KANSAS CITY, Mo. (AP) — Every big leaguer thinks their team has a chance when they arrive to spring training. The old “hope springs eternal” cliché is, after all, more apropos to Major League Baseball than perhaps any other professional sport.
It's been a few years, though, since the Royals viewed a season with expectations rather than hope.
Not since it won back-to-back American League pennants in 2014 and ‘15 under former manager Ned Yost and went on to win its first World Series in three decades, has the long-suffering, small-market franchise begun a season with the same amount of optimism that it carries into Thursday's opener against Cleveland at Kauffman Stadium.
The Royals have erstwhile star and former Cy Young Award winner Zach Greinke on the hill. They have the game's top prospect, Bobby Witt Jr., at third base. And they return just about everyone else from a club that has improved its win percentage each of the past three seasons and wants to take the next step toward that of a contender.
“The first conversation we had in this clubhouse is the expectation, in our mind, it's championships, and that's plural. How do we build on the things we're doing?” explained Royals manager Mike Matheny, who took over when Yost retired after his second straight 100-plus loss season in 2019 and has been tasked with finishing off the rebuild.
It hasn't been easy on Matheny, either. His first year turned into a 60-game sprint because of COVID-19, which also wiped out an entire minor league season, thus setting back the development of many of the organization's top prospects.
“I truly believe winning is a habit,” Matheny said, “and you just kind of have to have that level of expectation, and you start getting players that buy into that, and you realize it's extremely special. But you also look around here and take an honest evaluation of where we are. This is in front of us right now. This isn't us building for the future. It's right here, right now. It's unique. The guys smell it. And to be in the middle of it, there's no place I'd rather be.”
The Royals were forced by finances more than anything into their massive rebuild about five years ago, when they were unable to hold onto championship cornerstones such as Eric Hosmer and Lorenzo Cain. But the undertaking always felt as if it had a clear path to success, rather than the work of a franchise drifting aimlessly in the wind.
That was the way the Royals were for much of the 1990s and all of the 2000s.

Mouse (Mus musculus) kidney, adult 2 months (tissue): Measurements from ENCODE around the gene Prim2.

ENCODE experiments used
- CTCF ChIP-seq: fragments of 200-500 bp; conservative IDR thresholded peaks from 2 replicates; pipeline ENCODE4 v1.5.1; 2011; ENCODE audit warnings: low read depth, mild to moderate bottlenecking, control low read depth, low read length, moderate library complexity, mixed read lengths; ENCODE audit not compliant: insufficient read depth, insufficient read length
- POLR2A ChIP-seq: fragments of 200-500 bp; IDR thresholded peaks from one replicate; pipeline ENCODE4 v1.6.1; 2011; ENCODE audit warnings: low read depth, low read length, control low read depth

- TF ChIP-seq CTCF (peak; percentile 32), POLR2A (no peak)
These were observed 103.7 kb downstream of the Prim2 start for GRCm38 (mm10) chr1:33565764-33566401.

Yet the fact that Dayton Moore, then the general manager and now the club president, has already produced a champion in Kansas City gave the process instant credibility. And it's not as if the Royals were starting entirely from scratch; among the key pieces already in the fold were All-Star catcher Salvador Perez and All-Star outfielder Whit Merrifield.
The biggest task was to rebuild the pitching staff. So, the Royals pounded the first-year player draft in search of arms, and their conscious decision to scoop up advanced college pitchers has already produced on the big league level.
Greinke will start on opening day in his much-anticipated return to Kansas City, but he'll be followed in the opening series against the Guardians by a bunch of 20-somethings Brad Keller, Kris Bubic and Carlos Hernandez. Another will probably be the fifth start, whether that is Daniel Lynch or Brady Singer or someone else.
“We're here to win ballgames. Everyone's goal going into the season is win the World Series,” Keller said. “I think we have the talent there. It's just a matter of stepping up when the time comes to win ballgames.”
Witt is almost certain to help in that department.
His major league debut is perhaps the most anticipated in club history, and that's saying something for a franchise that produced George Brett. Witt has raked Cactus League pitching this spring, hitting well over .400 with three highlight-reel home runs, and his slick fielding and daring-do on the base paths make him a legitimate five-tool star.
In fact, he's such a star that Chiefs quarterback Patrick Mahomes, who owns part of the club, keeps tweeting about him.
“Oh, really? I haven't really checked,” Witt said. “He's the man. That's cool.”
Now, the history of baseball is littered with far more successful clubs than Kansas City that entered the season with high expectations and limped home in September. It's easy to call yourself a contender in the spring, when everyone still has the same record, but much harder to turn words into actions once the season begins.
The Royals know this, of course. They are not naïve. But just maybe ...
“We all know what the end game is and how we've evaluated: It's wins and losses," Matheny said. “Things are always in front of us, but I think there's been some significant steps. We've seen a lot of our younger players take that next step. It's improvement and growth, but it comes down to that thing that's always hanging there. We have one eye on getting better and one eye on a championship.”
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